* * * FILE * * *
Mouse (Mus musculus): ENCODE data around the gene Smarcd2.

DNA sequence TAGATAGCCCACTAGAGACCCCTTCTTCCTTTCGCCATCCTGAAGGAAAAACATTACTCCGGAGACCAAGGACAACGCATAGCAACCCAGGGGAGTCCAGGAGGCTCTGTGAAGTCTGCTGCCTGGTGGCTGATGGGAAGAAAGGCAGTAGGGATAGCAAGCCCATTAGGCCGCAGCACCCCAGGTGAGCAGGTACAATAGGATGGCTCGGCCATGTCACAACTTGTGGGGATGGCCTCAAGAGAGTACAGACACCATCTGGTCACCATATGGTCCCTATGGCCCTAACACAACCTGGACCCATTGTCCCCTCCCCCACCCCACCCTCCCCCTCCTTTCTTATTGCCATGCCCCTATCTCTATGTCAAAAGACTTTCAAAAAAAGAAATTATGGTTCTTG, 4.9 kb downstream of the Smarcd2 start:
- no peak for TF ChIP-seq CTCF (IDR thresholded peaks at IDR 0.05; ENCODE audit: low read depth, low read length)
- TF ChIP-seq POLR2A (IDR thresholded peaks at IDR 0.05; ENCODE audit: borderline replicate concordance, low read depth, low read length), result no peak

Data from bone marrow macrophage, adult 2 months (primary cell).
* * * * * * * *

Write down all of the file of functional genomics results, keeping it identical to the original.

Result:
Mouse (Mus musculus): ENCODE data around the gene Smarcd2.

DNA sequence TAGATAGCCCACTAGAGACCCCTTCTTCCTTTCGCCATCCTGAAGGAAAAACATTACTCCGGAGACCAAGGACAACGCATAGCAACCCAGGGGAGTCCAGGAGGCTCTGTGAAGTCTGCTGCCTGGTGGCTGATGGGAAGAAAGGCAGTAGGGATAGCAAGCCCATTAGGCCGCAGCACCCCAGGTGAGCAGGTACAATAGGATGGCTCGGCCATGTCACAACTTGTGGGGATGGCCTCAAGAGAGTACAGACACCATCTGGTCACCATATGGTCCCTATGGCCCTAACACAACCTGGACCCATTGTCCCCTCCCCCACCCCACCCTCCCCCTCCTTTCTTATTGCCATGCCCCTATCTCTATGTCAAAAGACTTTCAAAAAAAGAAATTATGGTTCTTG, 4.9 kb downstream of the Smarcd2 start:
- no peak for TF ChIP-seq CTCF (IDR thresholded peaks at IDR 0.05; ENCODE audit: low read depth, low read length)
- TF ChIP-seq POLR2A (IDR thresholded peaks at IDR 0.05; ENCODE audit: borderline replicate concordance, low read depth, low read length), result no peak

Data from bone marrow macrophage, adult 2 months (primary cell).